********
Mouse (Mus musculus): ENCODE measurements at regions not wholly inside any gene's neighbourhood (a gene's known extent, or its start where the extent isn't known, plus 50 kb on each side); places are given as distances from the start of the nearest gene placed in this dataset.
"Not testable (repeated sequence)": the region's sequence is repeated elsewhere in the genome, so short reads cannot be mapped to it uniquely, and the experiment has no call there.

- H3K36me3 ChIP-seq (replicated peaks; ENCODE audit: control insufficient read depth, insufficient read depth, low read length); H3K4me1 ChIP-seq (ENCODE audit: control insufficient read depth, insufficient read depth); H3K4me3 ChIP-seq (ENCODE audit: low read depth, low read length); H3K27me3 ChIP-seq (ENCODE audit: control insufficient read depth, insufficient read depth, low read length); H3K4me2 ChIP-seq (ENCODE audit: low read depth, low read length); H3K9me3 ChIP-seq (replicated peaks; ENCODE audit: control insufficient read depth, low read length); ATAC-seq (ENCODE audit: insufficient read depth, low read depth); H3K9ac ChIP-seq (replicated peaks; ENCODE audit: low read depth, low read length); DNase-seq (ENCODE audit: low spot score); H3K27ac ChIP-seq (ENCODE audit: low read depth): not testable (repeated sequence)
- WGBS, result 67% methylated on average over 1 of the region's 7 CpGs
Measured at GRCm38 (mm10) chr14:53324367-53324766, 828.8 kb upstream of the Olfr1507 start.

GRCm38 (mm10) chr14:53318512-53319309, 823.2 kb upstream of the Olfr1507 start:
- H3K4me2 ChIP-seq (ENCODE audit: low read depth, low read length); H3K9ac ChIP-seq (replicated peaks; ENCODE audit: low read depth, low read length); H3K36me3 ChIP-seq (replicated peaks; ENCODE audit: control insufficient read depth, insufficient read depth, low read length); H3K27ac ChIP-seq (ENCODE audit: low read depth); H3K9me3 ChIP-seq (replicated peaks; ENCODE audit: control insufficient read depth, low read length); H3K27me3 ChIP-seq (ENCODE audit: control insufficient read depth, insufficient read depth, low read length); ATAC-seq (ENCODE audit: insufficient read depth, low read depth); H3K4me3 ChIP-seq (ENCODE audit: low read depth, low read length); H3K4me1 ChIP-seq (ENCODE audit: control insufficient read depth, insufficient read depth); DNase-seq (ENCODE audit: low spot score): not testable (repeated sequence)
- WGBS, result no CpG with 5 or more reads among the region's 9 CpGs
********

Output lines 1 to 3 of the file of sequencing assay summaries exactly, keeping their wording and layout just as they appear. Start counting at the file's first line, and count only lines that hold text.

Mouse (Mus musculus): ENCODE measurements at regions not wholly inside any gene's neighbourhood (a gene's known extent, or its start where the extent isn't known, plus 50 kb on each side); places are given as distances from the start of the nearest gene placed in this dataset.
"Not testable (repeated sequence)": the region's sequence is repeated elsewhere in the genome, so short reads cannot be mapped to it uniquely, and the experiment has no call there.

- H3K36me3 ChIP-seq (replicated peaks; ENCODE audit: control insufficient read depth, insufficient read depth, low read length); H3K4me1 ChIP-seq (ENCODE audit: control insufficient read depth, insufficient read depth); H3K4me3 ChIP-seq (ENCODE audit: low read depth, low read length); H3K27me3 ChIP-seq (ENCODE audit: control insufficient read depth, insufficient read depth, low read length); H3K4me2 ChIP-seq (ENCODE audit: low read depth, low read length); H3K9me3 ChIP-seq (replicated peaks; ENCODE audit: control insufficient read depth, low read length); ATAC-seq (ENCODE audit: insufficient read depth, low read depth); H3K9ac ChIP-seq (replicated peaks; ENCODE audit: low read depth, low read length); DNase-seq (ENCODE audit: low spot score); H3K27ac ChIP-seq (ENCODE audit: low read depth): not testable (repeated sequence)